Comic Shots #26 with Josh Christie: American Lager and ‘Cruisin’ With The Hound’

Each week the iFanStaff passes along a tasty drink recipe and an even tastier comic book recommendation. The cocktail (or beer, or wine, or booze) and the comic can both be enjoyed independently, but they have a common theme and when served together they can make for the perfect reading experience.

Cruisin’ with the Hound

Written and drawn by Spain Rodriguez
Published by Fantagraphics Books
136 pages / Black and white / $19.99

American culture – especially American pop culture – has a rosy view of the states’ post-WWII history. Look at Happy Days, for exampleMid-century nostalgia can be sickeningly sweet and relentlessly positive. It’s a comforting way to look at the past (“my, didn’t things used to be so much better”), but it’s one that doesn’t really track with reality. Realistically, any study of the past will reveal the tension, crime and other issues that the US faced in the late 50s. Anecdotaly, I know plenty of folks who grew up at the time and don’t have G-rated stories of their youth.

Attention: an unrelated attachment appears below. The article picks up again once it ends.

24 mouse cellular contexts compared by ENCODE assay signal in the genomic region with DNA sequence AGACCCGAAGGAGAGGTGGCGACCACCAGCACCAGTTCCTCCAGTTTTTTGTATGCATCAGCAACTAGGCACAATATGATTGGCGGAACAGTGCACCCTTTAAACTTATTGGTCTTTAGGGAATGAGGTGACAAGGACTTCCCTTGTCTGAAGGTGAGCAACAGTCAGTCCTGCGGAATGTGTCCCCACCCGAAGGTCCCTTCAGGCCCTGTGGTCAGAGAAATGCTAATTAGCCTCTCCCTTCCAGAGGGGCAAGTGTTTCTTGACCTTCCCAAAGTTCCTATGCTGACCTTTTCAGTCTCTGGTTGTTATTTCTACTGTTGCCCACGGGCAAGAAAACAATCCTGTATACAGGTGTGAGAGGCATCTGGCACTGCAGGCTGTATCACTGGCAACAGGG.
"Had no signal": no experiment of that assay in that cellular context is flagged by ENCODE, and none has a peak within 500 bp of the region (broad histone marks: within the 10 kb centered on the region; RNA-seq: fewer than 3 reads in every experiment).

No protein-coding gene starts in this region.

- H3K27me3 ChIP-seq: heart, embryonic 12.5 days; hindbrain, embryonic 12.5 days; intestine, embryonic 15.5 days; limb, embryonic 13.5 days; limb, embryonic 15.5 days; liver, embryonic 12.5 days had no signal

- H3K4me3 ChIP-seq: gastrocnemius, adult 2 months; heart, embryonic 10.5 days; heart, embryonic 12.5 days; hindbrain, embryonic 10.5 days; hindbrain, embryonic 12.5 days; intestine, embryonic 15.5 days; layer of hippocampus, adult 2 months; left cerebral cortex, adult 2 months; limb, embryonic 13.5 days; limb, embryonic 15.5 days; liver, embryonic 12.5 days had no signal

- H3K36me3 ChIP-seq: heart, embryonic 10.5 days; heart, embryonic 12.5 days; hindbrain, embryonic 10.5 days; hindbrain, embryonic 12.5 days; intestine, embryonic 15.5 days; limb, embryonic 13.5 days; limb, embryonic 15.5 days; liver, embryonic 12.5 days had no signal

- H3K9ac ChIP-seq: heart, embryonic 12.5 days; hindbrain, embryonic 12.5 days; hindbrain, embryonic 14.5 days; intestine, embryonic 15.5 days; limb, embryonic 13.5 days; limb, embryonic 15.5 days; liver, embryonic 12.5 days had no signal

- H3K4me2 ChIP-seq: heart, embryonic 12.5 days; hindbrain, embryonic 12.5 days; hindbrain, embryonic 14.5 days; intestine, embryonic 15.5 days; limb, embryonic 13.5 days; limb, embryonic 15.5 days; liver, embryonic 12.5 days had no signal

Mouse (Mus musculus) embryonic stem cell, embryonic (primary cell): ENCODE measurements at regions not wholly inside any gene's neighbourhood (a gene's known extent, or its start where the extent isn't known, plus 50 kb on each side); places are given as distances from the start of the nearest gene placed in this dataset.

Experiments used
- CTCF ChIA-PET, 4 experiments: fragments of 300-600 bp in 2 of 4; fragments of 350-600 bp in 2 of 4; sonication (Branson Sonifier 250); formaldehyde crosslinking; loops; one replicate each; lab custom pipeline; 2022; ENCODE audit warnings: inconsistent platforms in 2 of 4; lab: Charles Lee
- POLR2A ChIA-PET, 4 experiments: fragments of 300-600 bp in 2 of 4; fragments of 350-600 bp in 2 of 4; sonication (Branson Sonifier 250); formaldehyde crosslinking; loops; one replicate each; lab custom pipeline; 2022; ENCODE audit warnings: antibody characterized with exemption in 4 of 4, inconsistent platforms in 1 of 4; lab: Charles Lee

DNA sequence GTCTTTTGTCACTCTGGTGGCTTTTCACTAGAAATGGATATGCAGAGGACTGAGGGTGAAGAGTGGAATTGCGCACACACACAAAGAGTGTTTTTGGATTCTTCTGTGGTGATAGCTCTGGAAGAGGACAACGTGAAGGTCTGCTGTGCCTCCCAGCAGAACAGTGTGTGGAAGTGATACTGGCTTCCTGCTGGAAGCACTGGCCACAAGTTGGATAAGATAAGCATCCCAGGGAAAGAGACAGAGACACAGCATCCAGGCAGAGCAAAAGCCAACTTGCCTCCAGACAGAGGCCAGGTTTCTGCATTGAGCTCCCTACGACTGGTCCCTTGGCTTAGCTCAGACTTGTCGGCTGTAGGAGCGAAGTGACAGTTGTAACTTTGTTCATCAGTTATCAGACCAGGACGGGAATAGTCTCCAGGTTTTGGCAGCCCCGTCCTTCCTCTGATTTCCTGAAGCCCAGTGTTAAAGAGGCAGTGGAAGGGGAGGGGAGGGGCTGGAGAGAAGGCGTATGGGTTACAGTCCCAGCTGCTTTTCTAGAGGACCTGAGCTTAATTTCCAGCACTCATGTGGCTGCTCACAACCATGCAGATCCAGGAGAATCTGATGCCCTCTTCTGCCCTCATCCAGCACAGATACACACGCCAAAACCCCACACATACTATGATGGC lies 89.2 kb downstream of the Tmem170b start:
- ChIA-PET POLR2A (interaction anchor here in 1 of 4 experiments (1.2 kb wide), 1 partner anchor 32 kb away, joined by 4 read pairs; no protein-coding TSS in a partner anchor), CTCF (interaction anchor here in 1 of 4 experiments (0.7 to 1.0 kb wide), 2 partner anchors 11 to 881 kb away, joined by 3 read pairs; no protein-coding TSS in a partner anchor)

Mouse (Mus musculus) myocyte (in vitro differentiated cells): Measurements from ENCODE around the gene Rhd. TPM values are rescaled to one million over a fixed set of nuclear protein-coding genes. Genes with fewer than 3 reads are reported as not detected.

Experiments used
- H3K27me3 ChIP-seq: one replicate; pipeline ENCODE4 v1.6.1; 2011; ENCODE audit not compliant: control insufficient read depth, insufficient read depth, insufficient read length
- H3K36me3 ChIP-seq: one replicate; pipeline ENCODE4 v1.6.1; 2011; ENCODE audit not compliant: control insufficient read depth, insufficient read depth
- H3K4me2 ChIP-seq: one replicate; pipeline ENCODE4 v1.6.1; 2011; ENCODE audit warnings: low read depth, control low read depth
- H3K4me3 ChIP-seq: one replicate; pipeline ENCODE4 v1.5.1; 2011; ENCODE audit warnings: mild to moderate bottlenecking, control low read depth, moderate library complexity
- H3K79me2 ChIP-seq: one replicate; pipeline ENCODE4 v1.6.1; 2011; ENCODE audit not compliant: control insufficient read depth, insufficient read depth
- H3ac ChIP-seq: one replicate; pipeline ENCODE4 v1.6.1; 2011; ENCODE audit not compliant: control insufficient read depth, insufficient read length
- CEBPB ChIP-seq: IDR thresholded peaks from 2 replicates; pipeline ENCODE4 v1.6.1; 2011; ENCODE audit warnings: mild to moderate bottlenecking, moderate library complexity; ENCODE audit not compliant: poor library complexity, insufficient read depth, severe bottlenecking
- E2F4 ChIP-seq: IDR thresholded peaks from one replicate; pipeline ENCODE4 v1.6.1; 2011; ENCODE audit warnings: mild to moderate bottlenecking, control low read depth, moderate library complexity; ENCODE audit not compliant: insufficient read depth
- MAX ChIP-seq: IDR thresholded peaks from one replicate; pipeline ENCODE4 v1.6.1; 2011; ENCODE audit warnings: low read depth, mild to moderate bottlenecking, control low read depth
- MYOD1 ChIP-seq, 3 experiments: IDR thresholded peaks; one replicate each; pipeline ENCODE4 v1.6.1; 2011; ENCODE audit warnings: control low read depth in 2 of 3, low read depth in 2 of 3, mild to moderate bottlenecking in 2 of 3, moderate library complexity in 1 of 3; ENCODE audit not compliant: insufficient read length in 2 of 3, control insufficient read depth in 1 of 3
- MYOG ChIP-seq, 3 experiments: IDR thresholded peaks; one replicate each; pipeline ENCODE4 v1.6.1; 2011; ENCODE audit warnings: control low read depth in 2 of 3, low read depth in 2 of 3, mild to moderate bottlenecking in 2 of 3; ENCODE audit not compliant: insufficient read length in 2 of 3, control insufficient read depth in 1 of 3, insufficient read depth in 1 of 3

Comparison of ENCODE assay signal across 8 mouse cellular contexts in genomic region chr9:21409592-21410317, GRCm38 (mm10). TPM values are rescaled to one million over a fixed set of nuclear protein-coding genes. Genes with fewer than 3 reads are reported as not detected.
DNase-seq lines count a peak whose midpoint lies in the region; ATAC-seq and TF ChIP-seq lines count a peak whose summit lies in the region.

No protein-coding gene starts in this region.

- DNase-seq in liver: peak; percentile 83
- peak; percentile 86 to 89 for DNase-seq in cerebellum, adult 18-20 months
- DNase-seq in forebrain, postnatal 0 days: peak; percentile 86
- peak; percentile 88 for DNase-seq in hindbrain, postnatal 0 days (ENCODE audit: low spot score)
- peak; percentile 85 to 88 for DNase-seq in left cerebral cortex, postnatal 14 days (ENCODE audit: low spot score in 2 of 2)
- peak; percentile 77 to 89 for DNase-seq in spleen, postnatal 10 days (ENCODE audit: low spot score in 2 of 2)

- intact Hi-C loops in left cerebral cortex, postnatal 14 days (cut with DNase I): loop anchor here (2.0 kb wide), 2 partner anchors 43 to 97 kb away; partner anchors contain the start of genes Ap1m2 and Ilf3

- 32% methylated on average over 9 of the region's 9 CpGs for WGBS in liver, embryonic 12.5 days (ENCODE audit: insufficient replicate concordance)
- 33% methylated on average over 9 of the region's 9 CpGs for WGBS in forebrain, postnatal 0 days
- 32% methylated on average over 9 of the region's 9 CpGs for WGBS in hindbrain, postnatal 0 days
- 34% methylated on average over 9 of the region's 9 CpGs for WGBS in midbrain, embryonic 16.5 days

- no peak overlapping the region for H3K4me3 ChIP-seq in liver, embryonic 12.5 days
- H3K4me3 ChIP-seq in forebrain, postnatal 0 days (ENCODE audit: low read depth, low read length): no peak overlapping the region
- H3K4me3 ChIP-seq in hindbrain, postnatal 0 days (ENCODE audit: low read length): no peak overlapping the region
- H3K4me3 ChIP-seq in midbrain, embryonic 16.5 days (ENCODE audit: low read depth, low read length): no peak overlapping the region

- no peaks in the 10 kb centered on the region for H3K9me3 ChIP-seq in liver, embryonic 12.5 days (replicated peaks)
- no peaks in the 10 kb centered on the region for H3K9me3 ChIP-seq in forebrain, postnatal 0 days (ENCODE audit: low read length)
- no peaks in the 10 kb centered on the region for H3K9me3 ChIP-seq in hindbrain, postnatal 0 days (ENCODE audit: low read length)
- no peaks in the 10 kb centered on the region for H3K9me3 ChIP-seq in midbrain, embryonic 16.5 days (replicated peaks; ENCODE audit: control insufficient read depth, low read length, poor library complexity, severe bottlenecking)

This warts-and-all view of 50s America is explored in Cruisin’ With The Hound, the new autobiographical collection from Spain Rodriguez. Though Rodriguez may not be immediately familiar to you, you’ve likely seen his work or art from folks he influenced. He’s been making comics for nearly half a century, starting on East Village Other and Zodiac Mindwarp in the 60s and contributing to underground books like Zap Comix in their heyday. Rodriguez continues to put out stellar work decades into his career, including an award-winning biography of Che Guevara that was released in 2008. Cruisin’ covers a lot of Spain’s wild history in over twenty stories, including his breaking-in story as a comic artist. The real focus, however, is his teenage years in Buffalo, NY.

The main connecting tissue of the stories (other than Rodriguez himself) is Fred Tooté, a loose cannon and bad influence if I’ve ever seen one. Creepily, Tooté isn’t drawn with realistic features like the rest of the cast, but with Nancy-esque dot eyes. Rodriguez was a radical youth – a leftist and a member of a motorcycle gang, among other exploits – so Fred can’t take all the blame for his raunchy and violent adventures as a teen. Still, it’s hard not to look at his companion as a bit of a villain.